Steven Smith has shown the ability to deal with spin, and spin-friendly pitches, on this tour much better than some of the more illustrious names in the Australian line-up.
On Friday, Smith was once again the man to bring some respectability to the Australian tally.
He scored 46 and played his part in the retrieving 53-run partnership for the eighth wicket with Peter Siddle.
The state of the pitch for the final Test is on expected lines and Smith made no secret of how it felt to be batting on the cracked surface.
“That’s probably not the day one wicket that I’m used to playing on. It’s broken up a fair bit to start with. It’s going to get tougher to bat on and 231 at the end of the day is not bad. Hopefully, we can grind out another 50 or so tomorrow,” said Smith.
On how he has managed to play spin better than some of his teammates, Smith explained, “I had a lot of time in the ‘nets’ during the first two Tests. For me, it was about finding a way to first of all survive, and then score runs. It’s about having fast feet, trying to get down the wicket and taking advantage of the fields they set.”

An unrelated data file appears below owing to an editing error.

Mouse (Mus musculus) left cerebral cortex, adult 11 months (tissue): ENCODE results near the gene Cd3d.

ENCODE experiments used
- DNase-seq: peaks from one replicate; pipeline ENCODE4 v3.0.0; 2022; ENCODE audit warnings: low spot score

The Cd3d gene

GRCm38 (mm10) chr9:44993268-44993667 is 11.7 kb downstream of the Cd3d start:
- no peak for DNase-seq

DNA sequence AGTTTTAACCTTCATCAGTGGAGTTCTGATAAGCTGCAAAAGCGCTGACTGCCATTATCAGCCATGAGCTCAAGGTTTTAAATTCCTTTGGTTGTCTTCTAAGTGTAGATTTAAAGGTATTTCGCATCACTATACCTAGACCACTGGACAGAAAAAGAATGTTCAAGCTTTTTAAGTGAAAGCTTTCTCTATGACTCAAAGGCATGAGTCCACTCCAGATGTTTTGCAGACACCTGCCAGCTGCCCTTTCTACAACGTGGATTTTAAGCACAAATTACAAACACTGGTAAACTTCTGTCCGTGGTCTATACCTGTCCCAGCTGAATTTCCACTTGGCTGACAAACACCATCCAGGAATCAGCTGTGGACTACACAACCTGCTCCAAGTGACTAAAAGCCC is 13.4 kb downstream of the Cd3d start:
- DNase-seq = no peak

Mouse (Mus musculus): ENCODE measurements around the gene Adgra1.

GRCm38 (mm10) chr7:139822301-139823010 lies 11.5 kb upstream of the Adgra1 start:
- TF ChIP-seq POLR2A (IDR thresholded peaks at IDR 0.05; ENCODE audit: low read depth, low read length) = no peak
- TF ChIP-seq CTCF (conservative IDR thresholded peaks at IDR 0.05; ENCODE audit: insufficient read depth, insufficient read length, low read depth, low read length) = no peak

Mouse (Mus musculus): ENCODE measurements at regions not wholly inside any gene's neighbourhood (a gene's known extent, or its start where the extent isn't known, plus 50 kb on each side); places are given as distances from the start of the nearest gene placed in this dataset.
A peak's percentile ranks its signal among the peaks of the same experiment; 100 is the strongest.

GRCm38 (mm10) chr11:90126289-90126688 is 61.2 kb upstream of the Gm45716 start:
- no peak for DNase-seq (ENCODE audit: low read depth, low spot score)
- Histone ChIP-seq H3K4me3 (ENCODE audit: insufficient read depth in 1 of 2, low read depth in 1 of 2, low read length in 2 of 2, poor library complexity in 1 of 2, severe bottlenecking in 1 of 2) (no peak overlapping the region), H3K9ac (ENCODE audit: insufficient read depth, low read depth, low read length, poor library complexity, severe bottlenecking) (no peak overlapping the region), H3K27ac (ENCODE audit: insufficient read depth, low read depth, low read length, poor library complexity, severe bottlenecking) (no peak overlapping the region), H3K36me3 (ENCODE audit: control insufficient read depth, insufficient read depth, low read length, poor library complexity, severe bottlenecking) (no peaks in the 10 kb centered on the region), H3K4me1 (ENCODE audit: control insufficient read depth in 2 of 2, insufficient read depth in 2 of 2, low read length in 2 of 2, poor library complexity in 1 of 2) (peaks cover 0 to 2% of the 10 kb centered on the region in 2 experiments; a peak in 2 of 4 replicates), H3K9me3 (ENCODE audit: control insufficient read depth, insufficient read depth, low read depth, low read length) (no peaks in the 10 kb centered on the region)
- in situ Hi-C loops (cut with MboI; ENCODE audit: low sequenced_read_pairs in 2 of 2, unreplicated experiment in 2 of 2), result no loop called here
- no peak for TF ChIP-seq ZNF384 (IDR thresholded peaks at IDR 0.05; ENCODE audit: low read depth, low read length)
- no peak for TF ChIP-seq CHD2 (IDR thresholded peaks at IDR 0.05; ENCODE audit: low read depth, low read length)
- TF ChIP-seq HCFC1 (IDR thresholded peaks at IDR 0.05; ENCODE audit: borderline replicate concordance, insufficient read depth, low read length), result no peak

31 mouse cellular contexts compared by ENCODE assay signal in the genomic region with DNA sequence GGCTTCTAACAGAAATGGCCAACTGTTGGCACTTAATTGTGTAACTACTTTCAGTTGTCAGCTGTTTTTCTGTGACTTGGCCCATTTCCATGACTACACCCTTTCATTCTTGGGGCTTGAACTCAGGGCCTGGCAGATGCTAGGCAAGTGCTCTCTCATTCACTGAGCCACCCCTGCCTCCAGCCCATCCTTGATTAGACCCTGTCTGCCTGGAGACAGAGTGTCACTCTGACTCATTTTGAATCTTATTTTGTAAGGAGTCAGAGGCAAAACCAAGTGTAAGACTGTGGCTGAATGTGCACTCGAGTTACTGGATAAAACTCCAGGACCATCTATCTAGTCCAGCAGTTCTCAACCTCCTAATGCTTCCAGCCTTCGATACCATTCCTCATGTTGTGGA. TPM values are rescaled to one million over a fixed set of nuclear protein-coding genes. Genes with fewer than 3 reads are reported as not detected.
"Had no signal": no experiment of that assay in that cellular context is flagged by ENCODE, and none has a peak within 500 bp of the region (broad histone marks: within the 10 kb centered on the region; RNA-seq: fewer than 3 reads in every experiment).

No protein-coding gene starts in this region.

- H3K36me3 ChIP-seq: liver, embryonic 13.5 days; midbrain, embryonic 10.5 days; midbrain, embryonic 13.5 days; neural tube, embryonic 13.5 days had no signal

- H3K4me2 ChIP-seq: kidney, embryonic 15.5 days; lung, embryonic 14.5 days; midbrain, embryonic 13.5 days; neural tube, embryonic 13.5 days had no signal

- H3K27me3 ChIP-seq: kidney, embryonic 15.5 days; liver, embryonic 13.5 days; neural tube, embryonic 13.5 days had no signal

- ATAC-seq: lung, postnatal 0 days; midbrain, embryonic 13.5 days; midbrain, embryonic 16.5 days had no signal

Asked about the predictable manner in which the Australian innings has unfolded once again, Smith said, “With the new ball the first couple of overs is an easier time to bat than when the spinners come on with the harder ball. And then as the ball gets softer it gets a little bit easier. I think that’s one thing that we’ve got to take out of this tour — trying to find a way to get in, to face as many balls as you can.”
Later, R. Ashwin gave the Aussies their due.
“They batted pretty well. We have to give them credit. But we have to stick to our guns and see what happens.”
Reflecting on the crumbling pitch, the off-spinner said, “It is breaking up, we just hope it breaks up more. You have to be very careful if there is assistance first of all, because if there is, you have to be much more on the spot and not really worry too much about doing from your hand.”